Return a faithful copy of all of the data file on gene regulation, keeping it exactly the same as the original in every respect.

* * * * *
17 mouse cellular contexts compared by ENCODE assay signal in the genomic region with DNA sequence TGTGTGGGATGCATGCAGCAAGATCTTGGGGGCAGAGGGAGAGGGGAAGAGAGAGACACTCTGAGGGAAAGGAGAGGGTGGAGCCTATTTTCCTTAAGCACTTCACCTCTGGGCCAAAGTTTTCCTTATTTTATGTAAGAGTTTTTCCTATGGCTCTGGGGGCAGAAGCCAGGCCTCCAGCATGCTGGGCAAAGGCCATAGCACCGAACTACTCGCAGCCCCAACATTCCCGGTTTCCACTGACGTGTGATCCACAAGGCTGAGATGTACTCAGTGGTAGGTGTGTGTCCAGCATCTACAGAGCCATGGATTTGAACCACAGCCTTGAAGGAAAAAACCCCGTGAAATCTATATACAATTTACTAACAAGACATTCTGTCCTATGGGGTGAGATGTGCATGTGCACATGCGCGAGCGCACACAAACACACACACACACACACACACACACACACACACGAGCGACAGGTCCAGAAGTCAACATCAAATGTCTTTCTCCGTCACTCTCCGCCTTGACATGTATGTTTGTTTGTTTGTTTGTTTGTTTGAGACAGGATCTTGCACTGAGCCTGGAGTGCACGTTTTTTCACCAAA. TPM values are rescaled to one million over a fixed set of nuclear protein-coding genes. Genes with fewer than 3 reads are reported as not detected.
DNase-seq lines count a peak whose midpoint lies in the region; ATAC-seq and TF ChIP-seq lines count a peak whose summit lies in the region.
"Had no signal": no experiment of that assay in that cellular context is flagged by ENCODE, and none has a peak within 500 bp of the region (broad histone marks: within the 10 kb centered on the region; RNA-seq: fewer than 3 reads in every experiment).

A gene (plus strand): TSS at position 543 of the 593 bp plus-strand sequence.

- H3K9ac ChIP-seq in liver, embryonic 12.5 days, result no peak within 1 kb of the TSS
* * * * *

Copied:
17 mouse cellular contexts compared by ENCODE assay signal in the genomic region with DNA sequence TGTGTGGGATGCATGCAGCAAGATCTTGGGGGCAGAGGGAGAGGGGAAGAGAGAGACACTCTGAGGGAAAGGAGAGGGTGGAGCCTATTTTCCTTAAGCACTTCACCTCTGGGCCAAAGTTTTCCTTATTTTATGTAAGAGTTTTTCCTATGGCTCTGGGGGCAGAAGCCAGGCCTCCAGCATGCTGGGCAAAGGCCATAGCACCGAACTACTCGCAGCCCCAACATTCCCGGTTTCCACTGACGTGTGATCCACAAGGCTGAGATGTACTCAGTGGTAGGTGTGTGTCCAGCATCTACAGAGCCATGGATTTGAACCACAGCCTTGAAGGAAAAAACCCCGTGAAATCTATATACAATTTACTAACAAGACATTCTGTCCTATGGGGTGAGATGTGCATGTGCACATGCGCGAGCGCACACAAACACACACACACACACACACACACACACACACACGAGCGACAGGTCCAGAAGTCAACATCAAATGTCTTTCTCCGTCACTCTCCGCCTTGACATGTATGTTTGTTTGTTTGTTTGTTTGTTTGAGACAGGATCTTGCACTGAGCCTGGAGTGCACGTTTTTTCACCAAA. TPM values are rescaled to one million over a fixed set of nuclear protein-coding genes. Genes with fewer than 3 reads are reported as not detected.
DNase-seq lines count a peak whose midpoint lies in the region; ATAC-seq and TF ChIP-seq lines count a peak whose summit lies in the region.
"Had no signal": no experiment of that assay in that cellular context is flagged by ENCODE, and none has a peak within 500 bp of the region (broad histone marks: within the 10 kb centered on the region; RNA-seq: fewer than 3 reads in every experiment).

A gene (plus strand): TSS at position 543 of the 593 bp plus-strand sequence.

- H3K9ac ChIP-seq in liver, embryonic 12.5 days, result no peak within 1 kb of the TSS